Male (2003) refers that teachers in general find that challenging behaviour is very stressful. Some believe they are effective in dealing with it, while others feel upset and do not know what to do. They try to find a solution but they are not able to manage to prevent it. Teachers discuss their problems among themselves hoping to find new more effective methods, strategies and techniques. On the other hand Brophy (1996) believes that it is sometimes hard to forge positive relations with the students and keep control of the class. As a result teachers often use punitive discipline with more negative results and producing more defiant students, Hamre & Pianta (2001) indicate. With all above problems teachers feel all kinds of emotions. More specifically, they quote the frustrations on the futility of their work, anger and may feel a loss as they try to be understanding and eager to find a problem solving solution. They may also be upset and exhausted from the confrontation. They complain about how stressful the job as become (Male, 2003).
To sum up, in this paper the basic point is the aggressive behaviour in the classroom. In the first part of this study the definition is given, in addition to the types as well as the causes of aggressive behaviour. Then, there is reference on the impacts of such behaviour on the teachers, the fellow students and on the violent children themselves. In the second part, the central issue is the strategies and methods, which the teachers should follow in order to confront these violent behaviours and what problems and difficulties they face in its implementation.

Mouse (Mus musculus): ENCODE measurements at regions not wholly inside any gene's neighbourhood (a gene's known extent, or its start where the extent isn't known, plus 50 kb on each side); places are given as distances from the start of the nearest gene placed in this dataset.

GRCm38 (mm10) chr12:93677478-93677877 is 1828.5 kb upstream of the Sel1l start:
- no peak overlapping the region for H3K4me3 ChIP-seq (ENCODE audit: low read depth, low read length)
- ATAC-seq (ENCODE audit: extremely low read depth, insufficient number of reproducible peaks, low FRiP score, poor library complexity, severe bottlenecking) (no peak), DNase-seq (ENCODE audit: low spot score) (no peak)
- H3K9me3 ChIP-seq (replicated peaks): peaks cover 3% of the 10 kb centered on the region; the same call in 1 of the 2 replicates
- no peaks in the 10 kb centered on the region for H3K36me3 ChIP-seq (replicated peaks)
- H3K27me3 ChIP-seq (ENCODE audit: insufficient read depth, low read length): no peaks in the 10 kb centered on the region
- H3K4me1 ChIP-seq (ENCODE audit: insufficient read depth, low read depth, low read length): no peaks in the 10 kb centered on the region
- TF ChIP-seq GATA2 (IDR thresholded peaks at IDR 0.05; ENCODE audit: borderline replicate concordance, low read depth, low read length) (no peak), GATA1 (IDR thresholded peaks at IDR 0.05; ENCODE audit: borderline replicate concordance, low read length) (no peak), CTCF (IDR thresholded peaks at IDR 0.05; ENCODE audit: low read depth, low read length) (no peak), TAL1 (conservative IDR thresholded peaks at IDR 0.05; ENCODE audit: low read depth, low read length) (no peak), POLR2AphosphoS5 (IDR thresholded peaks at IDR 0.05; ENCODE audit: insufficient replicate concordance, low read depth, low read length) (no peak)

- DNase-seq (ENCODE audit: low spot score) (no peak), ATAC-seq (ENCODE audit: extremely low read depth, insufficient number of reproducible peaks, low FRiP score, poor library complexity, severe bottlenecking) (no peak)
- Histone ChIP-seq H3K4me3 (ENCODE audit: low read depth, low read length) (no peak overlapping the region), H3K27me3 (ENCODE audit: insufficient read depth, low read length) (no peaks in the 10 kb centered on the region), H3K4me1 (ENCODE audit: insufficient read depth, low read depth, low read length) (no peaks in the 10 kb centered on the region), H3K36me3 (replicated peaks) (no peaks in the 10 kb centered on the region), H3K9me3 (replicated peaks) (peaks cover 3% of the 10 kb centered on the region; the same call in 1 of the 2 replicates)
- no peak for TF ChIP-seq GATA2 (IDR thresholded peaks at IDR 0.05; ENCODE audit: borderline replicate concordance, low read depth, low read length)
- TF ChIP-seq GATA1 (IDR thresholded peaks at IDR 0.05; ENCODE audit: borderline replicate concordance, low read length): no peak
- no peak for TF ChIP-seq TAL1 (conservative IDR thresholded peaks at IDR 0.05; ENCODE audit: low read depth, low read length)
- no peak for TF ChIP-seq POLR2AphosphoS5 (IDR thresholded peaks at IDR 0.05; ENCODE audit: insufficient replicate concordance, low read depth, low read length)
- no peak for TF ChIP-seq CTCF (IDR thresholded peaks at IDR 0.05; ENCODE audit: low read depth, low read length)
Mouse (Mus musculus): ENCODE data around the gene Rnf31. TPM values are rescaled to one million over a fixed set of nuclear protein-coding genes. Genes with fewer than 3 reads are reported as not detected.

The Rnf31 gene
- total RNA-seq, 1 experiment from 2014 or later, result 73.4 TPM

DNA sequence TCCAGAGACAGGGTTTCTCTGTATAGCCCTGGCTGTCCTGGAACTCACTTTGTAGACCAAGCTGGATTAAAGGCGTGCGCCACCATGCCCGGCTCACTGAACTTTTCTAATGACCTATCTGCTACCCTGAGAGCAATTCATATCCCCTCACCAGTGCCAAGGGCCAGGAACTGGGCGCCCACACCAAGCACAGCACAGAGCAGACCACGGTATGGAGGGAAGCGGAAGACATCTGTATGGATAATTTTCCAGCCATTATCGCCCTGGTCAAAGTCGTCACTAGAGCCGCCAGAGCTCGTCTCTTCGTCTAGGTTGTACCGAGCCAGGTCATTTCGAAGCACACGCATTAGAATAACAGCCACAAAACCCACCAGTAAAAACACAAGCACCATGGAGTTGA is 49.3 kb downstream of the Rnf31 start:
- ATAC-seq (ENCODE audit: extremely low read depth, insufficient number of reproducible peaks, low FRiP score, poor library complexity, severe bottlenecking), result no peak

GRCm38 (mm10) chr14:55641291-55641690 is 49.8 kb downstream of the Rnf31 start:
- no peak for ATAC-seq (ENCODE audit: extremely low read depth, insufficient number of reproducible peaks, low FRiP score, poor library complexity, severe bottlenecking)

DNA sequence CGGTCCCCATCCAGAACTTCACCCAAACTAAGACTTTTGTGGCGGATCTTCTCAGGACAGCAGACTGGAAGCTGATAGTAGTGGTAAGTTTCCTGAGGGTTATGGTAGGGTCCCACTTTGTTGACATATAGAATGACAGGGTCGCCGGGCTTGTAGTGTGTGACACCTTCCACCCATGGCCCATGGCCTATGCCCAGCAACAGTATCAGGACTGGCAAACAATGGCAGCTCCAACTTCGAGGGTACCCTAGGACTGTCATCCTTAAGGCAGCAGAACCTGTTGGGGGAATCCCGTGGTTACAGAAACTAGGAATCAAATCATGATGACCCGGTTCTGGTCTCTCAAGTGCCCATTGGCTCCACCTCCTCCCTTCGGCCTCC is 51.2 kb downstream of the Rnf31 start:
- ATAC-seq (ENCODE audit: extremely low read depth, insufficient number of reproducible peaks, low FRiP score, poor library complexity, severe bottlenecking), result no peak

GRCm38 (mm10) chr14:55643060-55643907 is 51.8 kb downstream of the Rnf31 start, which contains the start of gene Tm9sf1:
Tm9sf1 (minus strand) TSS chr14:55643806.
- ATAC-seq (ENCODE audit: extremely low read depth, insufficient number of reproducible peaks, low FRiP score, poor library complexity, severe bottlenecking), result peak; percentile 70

As it is derived from the aforementioned information, one can observe that aggressive and disorderly behaviours in life and particularly in the case of schools are increasing with disastrous consequences. It starts with a defiant attitude which if not stopped may rise to a disorderly one and then towards an aggressive behaviour. A lot has to be done to seriously deal with the problem, starting from home and the attitude of parents towards in children (Meehan, 2003). Teachers can only play an advisory role at this point and hope for their understanding and willingness to assist in order to help their young ones. The government’s social programmes are the most efficient to help the families. At school, teachers are confronted every day with all kinds of defiant/ disorderly attitudes. As shown above, even toddlers can be violent. What is to be done? There is no definite solution given in any book. Each teacher must find himself the most plausible solution to terminate in order to keep a positive control of the class because if he ignores it or is not effective, then he will lose control gradually. The teacher will have to use his skill and all known strategies without using strict punishments, as Lawrence (2006) mentions. Teachers starting their careers have to be well aware of the forthcoming problems and try to learn as much as possible about the strategies or attitudes of older teachers. They have to try to reason with the pupil or to distract him with a task or a discussion. Repetition of the aggression and the punishments may end with the pupil being expelled from school and condemn him to a worst future which may lead to crime. One can see that it is not possible to help and save all children but just do one’s best and try as hard as possible to save most of them and turn them out into the society as useful citizens in a better world for the benefit of all concerned. The only way is to be as prepared as possible, use common sense, have a good knowledge of the psychology of children, follow the strategy that were formed from experiences and ask other teachers, with a longer experience, for their advice.